As your chest expands and contracts while you breathe, the sensor inside the box registers changes in the amount of air and air pressure in the box. The sensor in the mouthpiece also registers changes in pressure.
Body plethysmography measures the following:
Body plethysmography uses the relation Boyle’s law to determine the relationship between gas volume and pressure at a constant pressure. You can use gas volume measurements to determine the gas pressure. Conversely, you can use gas pressure measurements to determine the gas volume.
Other names for Boyle’s law include Boyle-Mariotte law and Mariotte’s law.
Tell your healthcare provider about any medications you’re taking. They may tell you to stop taking certain medications on the day of the test.
Your healthcare provider will give you directions on how to prepare for your body plethysmography. These include:
These directions will help ensure that your body plethysmography results are accurate.
During body plethysmography, you’ll sit in an enclosed, air-tight, see-through plastic box. Talk to your healthcare provider if you’re uncomfortable in confined spaces (claustrophobic). They may prescribe a medication for you to take before the body plethysmography to help calm your nerves. They’ll also talk to you throughout the test, and you can see them and everything else around you in the room while in the box. Let your healthcare provider know if you need a break during testing.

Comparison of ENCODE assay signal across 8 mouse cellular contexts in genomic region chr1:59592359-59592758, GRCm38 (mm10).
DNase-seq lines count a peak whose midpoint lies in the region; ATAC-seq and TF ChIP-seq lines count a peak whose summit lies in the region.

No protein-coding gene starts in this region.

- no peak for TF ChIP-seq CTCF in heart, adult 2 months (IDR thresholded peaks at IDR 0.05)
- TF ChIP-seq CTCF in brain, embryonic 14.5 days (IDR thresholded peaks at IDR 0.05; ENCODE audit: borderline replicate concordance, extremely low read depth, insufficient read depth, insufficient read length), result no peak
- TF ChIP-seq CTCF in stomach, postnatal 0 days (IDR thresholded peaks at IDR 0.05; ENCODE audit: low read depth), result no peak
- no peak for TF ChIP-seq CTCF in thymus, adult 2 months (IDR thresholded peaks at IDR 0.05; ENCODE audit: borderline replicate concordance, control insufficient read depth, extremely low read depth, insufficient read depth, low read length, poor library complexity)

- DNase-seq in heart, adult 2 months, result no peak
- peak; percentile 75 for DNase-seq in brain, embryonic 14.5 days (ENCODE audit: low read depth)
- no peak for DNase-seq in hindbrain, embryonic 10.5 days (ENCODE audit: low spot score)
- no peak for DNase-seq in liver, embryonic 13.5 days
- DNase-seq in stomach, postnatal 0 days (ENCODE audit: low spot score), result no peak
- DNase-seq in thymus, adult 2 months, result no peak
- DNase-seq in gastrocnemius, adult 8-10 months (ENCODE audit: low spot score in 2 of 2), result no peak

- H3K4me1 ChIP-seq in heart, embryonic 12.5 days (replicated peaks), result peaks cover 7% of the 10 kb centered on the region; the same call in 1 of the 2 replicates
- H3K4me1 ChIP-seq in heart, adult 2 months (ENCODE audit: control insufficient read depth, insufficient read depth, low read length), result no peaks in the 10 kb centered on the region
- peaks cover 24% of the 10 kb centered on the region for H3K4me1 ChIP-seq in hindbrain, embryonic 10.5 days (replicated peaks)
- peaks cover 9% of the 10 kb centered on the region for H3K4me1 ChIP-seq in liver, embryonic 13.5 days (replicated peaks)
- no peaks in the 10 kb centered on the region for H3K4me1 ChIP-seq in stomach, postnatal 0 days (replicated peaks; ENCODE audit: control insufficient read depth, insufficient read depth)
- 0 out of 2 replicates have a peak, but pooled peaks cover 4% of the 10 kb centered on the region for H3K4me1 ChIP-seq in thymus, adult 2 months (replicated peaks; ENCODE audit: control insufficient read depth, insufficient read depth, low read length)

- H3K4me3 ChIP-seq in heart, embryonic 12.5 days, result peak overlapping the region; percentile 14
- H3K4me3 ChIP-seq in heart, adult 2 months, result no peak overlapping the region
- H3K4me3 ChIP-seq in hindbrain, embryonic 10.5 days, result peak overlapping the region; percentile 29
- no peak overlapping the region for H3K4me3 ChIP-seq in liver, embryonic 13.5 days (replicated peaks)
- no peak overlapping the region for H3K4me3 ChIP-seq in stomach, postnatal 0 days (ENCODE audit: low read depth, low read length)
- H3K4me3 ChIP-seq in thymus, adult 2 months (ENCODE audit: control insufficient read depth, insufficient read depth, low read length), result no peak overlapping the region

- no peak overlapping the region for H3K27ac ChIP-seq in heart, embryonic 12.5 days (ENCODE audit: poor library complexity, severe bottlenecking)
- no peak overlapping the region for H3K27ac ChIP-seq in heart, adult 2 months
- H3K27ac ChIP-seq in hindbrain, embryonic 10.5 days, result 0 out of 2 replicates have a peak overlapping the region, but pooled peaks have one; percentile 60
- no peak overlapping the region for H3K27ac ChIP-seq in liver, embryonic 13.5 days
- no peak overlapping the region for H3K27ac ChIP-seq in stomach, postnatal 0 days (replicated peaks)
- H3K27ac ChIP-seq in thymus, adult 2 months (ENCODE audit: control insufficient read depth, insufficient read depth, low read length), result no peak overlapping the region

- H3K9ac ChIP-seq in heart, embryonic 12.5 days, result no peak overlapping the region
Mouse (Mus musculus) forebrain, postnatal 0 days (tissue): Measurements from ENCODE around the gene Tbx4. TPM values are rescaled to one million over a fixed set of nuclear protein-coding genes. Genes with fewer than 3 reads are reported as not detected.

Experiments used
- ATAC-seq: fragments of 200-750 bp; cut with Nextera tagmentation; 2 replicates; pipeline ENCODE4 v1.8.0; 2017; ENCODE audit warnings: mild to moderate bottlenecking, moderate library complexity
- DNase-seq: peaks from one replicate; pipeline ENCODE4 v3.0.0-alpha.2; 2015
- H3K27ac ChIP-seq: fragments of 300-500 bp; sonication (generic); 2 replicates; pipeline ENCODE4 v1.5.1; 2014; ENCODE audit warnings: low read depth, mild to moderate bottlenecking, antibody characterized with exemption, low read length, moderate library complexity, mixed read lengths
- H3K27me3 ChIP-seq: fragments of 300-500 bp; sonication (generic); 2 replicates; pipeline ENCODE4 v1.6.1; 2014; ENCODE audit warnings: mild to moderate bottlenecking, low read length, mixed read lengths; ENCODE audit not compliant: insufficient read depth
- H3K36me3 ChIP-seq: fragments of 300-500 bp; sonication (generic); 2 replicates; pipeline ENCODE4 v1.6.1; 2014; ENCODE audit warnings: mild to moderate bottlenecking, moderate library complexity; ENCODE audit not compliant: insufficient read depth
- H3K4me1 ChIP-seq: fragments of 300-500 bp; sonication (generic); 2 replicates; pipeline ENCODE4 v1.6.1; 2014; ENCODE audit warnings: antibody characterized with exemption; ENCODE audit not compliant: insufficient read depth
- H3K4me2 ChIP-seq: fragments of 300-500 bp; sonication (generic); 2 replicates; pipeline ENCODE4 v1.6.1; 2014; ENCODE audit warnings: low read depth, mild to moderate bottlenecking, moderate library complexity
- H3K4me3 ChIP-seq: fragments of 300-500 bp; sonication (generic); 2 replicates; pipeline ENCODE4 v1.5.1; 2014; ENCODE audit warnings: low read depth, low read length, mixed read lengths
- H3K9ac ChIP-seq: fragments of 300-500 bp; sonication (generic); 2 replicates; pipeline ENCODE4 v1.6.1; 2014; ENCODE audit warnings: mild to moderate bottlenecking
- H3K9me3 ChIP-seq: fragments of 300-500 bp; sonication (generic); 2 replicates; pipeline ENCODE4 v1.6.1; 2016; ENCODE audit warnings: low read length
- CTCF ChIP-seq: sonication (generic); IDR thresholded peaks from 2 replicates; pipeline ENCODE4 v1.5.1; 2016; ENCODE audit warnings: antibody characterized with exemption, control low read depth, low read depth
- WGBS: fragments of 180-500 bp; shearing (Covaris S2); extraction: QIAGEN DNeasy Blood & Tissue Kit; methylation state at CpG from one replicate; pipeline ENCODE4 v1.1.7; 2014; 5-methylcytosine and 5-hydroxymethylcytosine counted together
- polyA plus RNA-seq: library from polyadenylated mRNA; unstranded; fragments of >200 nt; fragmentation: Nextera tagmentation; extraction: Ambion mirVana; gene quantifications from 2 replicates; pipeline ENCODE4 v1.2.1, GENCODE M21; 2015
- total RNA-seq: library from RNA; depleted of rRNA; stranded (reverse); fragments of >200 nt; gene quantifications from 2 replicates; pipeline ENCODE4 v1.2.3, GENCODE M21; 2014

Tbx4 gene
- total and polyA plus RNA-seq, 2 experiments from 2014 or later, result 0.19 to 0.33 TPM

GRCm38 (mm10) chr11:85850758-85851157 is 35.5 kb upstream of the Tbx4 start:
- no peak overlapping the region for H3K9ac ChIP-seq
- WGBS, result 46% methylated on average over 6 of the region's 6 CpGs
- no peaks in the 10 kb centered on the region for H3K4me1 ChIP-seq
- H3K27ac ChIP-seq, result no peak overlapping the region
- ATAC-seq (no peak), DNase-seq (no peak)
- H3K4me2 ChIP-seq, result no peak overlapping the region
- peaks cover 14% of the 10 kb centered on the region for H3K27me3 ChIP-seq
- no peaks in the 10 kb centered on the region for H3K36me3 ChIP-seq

Your healthcare provider will place soft clips on your nose. The nose clips help you breathe out only through your mouth. Your healthcare provider will also give you instructions on how to breathe through the mouthpiece.
Once you’re ready, your healthcare provider will seal the door, and the test will begin.
If you usually get additional oxygen through a storage tank or machine (supplemental oxygen), you won’t be on it during the procedure.
No, body plethysmography isn’t painful.
However, you may feel dizzy, lightheaded or tired from breathing in and out deeply. Blowing into the mouthpiece may also cause you to cough. These symptoms should go away shortly after you complete the test. Let your healthcare provider know if you need a break during testing.
In rare cases, you may get too much carbon dioxide in your blood (hypercapnia) or too little oxygen in your blood (hypoxia). These conditions may occur if you spend a long time in the body plethysmography box.